An ancient Greek settlement thought to be a small village was actually an important city, new excavations reveal.
The ruins at Vlochós in western Thessaly have been known for 200 years, researchers with the Vlochos Archaeological Project wrote on their blog. Until now, though, the site hadn't been studied systematically, and archaeologists had considered it something of a "backwater," fieldwork leader Robin Rönnlund, a doctoral student in archaeology at the University of Gothenburg in Sweden, said in a statement.
"Our project therefore fills an important gap in the knowledge about the area and shows that a lot remains to be discovered in the Greek soil, Rönnlund said. [The 25 Most Mysterious Archaeological Finds on Earth]
The researchers, part of a joint effort of the Ephorate of Antiquities of Karditsa in Greece and the Swedish Institute at Athens, first conducted the fieldwork in September 2016. Instead of digging, the archaeologists used ground-penetrating radar, a method that sends radar pulses into the ground and detects the reflection of the pulses off buried objects. The team found evidence of a town square and street grid. They also found ancient pottery and coins. The area inside the city walls measures 40 hectares (99 acres), Rönnlund said.
"Our oldest finds are from around 500 B.C.," Rönnlund said, "but the city seems to have flourished mainly from the fourth to the third century B.C., before it was abandoned for some reason, maybe in connection with the Roman conquest of the area."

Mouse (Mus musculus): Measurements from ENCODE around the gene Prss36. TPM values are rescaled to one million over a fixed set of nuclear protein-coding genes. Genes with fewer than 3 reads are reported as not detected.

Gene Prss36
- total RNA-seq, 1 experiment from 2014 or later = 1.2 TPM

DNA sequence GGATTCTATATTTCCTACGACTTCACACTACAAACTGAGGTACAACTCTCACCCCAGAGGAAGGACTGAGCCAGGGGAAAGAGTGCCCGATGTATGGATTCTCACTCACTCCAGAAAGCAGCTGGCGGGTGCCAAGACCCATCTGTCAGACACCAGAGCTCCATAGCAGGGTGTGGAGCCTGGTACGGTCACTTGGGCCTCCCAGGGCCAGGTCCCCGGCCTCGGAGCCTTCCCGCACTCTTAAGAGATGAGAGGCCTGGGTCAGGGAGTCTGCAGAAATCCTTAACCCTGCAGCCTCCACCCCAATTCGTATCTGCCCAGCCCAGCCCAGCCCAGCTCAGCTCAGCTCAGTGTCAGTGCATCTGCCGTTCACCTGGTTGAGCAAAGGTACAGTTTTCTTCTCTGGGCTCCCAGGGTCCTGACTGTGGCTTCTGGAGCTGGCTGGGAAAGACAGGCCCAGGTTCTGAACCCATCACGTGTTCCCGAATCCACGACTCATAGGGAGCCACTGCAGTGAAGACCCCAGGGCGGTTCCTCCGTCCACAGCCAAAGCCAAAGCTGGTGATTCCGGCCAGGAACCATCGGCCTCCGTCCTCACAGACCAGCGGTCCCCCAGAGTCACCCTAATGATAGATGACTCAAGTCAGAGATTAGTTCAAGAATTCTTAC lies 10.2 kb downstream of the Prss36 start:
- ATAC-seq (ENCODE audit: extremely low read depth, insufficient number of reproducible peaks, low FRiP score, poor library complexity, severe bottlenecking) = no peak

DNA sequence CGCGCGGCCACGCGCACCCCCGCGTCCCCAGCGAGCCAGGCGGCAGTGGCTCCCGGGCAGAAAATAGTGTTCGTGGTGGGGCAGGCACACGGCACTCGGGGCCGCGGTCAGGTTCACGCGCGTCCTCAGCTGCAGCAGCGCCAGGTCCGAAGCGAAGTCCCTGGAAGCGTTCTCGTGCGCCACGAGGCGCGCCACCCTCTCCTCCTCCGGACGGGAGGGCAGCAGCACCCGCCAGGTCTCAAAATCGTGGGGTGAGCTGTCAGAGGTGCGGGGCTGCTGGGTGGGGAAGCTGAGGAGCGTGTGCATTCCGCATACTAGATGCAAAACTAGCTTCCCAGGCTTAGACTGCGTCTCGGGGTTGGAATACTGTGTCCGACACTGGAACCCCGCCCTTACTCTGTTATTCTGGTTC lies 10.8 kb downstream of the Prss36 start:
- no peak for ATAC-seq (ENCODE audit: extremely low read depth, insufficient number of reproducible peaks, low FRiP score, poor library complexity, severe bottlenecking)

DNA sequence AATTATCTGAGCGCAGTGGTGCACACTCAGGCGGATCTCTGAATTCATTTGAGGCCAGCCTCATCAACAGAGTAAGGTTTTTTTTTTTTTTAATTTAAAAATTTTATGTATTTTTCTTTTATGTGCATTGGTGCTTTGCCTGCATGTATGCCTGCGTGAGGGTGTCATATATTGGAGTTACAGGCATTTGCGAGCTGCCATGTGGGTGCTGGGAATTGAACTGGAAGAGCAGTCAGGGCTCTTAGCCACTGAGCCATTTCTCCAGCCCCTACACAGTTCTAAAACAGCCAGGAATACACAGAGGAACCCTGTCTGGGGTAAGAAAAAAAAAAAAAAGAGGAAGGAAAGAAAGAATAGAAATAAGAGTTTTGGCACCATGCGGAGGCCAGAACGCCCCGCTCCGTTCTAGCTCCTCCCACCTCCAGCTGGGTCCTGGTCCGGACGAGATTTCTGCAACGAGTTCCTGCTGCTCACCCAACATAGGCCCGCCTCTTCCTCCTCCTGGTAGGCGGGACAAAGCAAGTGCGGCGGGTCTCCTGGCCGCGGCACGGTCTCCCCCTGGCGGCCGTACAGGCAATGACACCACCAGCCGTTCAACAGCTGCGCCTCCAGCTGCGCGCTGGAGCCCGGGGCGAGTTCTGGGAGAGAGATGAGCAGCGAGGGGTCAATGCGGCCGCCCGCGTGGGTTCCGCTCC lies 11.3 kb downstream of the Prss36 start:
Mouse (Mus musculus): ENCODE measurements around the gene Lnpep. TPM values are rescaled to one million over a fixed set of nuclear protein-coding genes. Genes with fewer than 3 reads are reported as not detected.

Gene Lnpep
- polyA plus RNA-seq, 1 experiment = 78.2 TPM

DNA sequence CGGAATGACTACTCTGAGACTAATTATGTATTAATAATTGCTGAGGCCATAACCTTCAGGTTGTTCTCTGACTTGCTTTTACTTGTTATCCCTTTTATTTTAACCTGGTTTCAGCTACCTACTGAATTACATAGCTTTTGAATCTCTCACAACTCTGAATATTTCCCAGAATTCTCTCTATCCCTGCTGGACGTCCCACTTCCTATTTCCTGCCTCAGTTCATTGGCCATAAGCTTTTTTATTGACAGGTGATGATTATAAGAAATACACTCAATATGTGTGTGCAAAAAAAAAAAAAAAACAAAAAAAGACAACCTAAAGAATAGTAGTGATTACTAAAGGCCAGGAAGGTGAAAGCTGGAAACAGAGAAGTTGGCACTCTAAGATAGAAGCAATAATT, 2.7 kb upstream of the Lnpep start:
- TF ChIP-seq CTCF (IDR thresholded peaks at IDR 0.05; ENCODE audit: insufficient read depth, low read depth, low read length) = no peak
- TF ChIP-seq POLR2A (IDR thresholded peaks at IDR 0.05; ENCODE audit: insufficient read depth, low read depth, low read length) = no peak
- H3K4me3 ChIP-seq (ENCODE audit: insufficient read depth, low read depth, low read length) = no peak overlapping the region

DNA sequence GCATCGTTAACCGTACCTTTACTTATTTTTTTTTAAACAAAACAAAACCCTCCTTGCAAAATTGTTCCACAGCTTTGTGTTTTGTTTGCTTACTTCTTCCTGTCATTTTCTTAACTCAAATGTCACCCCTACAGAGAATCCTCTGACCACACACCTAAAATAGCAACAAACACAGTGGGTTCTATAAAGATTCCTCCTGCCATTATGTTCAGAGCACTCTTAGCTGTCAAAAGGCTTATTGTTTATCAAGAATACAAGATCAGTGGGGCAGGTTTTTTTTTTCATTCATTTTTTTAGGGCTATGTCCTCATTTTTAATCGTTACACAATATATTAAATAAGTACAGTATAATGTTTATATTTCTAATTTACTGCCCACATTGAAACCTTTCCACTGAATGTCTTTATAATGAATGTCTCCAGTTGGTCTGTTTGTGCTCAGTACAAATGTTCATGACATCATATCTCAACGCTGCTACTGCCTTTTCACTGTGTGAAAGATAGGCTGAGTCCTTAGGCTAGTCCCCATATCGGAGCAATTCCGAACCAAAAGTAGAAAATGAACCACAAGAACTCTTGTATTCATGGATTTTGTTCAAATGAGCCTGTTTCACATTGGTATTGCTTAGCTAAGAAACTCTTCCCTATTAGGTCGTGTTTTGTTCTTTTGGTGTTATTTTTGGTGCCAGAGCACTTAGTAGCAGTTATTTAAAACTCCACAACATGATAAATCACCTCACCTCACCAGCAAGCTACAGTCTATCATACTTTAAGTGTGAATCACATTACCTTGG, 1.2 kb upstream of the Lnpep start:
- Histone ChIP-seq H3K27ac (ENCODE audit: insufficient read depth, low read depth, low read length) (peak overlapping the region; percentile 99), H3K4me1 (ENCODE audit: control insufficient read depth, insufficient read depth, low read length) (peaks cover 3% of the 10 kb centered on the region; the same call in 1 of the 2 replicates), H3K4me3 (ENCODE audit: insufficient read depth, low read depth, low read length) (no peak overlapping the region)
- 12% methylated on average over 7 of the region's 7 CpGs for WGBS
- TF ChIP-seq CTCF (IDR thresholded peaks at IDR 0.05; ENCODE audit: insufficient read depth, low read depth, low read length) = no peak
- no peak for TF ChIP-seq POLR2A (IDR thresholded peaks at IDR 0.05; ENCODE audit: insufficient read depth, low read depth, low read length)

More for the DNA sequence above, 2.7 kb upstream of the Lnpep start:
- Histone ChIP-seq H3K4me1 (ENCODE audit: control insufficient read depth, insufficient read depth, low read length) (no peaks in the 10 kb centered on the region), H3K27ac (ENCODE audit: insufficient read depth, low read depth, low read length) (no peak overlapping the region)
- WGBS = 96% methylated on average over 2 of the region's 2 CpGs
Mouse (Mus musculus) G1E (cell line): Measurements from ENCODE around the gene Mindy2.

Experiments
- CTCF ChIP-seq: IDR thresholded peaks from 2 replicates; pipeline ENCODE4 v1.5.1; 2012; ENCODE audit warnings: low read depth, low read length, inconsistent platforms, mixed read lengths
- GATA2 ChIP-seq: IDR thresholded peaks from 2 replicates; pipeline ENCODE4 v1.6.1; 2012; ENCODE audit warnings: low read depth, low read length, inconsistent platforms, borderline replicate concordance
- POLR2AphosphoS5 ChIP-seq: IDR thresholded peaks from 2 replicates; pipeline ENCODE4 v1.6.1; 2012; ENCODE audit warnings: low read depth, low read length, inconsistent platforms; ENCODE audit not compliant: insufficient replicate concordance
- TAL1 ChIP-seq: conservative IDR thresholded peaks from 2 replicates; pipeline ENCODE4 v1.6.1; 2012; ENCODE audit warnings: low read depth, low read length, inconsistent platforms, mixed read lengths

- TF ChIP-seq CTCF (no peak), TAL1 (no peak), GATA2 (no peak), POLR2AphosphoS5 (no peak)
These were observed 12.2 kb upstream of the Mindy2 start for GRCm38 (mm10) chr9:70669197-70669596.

Little evidence of the city is visible aboveground, though ruins of gates, towers and the city walls can be seen. The project researchers will not be collecting archaeological objects from the site, the researchers wrote on their blog; some small finds, like coins, might be taken to the Archaeological Museum of Karditsa, but the goal is to do a noninvasive exploration of the city. One artifact the team discovered was a small fragment of red-and-black painted pottery dated to the late sixth century B.C.
Vlochós is about 350 miles (560 kilometers) north of Athens, in western Thessaly, an area that archaeologists had long believed was largely rural and undeveloped in antiquity. The ruins sit on a 705-foot-tall (215 meters) hill called Strongilovoúni.
"What used to be considered remains of some irrelevant settlement on a hill can now be upgraded to remains of a city of higher significance than previously thought," Rönnlund said.
The researchers plan to return to the site in 2017 for further study.
Original article on Live Science.
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Stephanie Pappas is a contributing writer for Live Science, covering topics ranging from geoscience to archaeology to the human brain and behavior. She was previously a senior writer for Live Science but is now a freelancer based in Denver, Colorado, and regularly contributes to Scientific American and The Monitor, the monthly magazine of the American Psychological Association. Stephanie received a bachelor's degree in psychology from the University of South Carolina and a graduate certificate in science communication from the University of California, Santa Cruz.